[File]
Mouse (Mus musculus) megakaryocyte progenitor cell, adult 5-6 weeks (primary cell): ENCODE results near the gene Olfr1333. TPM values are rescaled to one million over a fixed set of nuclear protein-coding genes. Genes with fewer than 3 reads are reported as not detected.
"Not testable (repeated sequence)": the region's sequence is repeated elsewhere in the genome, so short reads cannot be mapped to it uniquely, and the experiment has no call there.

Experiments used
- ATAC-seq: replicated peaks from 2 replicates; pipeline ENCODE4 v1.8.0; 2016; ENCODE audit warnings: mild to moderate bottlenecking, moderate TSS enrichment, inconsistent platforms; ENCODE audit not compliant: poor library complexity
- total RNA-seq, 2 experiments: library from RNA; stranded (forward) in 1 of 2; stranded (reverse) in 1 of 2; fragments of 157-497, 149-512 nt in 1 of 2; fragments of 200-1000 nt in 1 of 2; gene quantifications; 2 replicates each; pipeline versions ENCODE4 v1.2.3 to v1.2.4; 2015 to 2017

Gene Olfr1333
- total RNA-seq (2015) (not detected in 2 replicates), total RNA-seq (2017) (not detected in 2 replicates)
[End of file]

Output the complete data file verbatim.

Mouse (Mus musculus) megakaryocyte progenitor cell, adult 5-6 weeks (primary cell): ENCODE results near the gene Olfr1333. TPM values are rescaled to one million over a fixed set of nuclear protein-coding genes. Genes with fewer than 3 reads are reported as not detected.
"Not testable (repeated sequence)": the region's sequence is repeated elsewhere in the genome, so short reads cannot be mapped to it uniquely, and the experiment has no call there.

Experiments used
- ATAC-seq: replicated peaks from 2 replicates; pipeline ENCODE4 v1.8.0; 2016; ENCODE audit warnings: mild to moderate bottlenecking, moderate TSS enrichment, inconsistent platforms; ENCODE audit not compliant: poor library complexity
- total RNA-seq, 2 experiments: library from RNA; stranded (forward) in 1 of 2; stranded (reverse) in 1 of 2; fragments of 157-497, 149-512 nt in 1 of 2; fragments of 200-1000 nt in 1 of 2; gene quantifications; 2 replicates each; pipeline versions ENCODE4 v1.2.3 to v1.2.4; 2015 to 2017

Gene Olfr1333
- total RNA-seq (2015) (not detected in 2 replicates), total RNA-seq (2017) (not detected in 2 replicates)